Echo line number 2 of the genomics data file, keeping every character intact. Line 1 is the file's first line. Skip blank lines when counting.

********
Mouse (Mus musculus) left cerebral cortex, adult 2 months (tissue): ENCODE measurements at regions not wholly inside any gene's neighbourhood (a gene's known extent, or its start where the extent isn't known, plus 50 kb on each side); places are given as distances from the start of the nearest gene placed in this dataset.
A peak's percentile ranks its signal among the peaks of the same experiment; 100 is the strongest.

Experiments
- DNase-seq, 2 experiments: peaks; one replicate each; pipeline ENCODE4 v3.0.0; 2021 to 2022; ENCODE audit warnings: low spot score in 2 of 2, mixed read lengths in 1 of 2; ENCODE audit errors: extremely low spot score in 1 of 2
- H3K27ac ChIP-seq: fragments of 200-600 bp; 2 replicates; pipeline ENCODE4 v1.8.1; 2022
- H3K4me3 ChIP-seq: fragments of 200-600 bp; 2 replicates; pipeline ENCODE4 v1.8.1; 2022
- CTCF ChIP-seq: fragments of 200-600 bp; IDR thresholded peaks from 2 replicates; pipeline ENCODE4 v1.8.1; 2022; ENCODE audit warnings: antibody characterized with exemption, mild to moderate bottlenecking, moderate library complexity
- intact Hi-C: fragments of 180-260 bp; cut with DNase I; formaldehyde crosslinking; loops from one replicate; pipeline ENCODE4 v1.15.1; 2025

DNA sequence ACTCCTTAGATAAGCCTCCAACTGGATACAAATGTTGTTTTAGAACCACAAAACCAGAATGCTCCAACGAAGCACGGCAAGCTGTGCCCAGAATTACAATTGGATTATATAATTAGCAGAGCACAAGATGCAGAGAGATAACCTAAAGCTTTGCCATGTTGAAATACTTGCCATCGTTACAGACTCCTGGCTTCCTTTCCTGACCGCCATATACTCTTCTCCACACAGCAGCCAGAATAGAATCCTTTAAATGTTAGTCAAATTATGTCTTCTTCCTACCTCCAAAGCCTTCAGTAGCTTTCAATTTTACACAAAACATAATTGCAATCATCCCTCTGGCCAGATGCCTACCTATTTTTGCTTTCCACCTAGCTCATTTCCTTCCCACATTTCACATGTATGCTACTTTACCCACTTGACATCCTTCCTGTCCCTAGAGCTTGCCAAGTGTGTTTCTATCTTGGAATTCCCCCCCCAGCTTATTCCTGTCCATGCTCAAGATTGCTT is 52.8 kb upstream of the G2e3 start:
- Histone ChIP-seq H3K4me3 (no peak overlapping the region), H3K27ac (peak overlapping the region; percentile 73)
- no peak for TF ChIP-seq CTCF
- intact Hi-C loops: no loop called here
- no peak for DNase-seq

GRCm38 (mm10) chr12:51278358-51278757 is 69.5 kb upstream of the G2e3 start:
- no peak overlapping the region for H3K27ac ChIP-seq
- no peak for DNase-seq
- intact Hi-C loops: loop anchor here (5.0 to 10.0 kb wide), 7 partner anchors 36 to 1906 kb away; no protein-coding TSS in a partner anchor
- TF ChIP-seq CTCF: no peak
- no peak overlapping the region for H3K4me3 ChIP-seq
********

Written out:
A peak's percentile ranks its signal among the peaks of the same experiment; 100 is the strongest.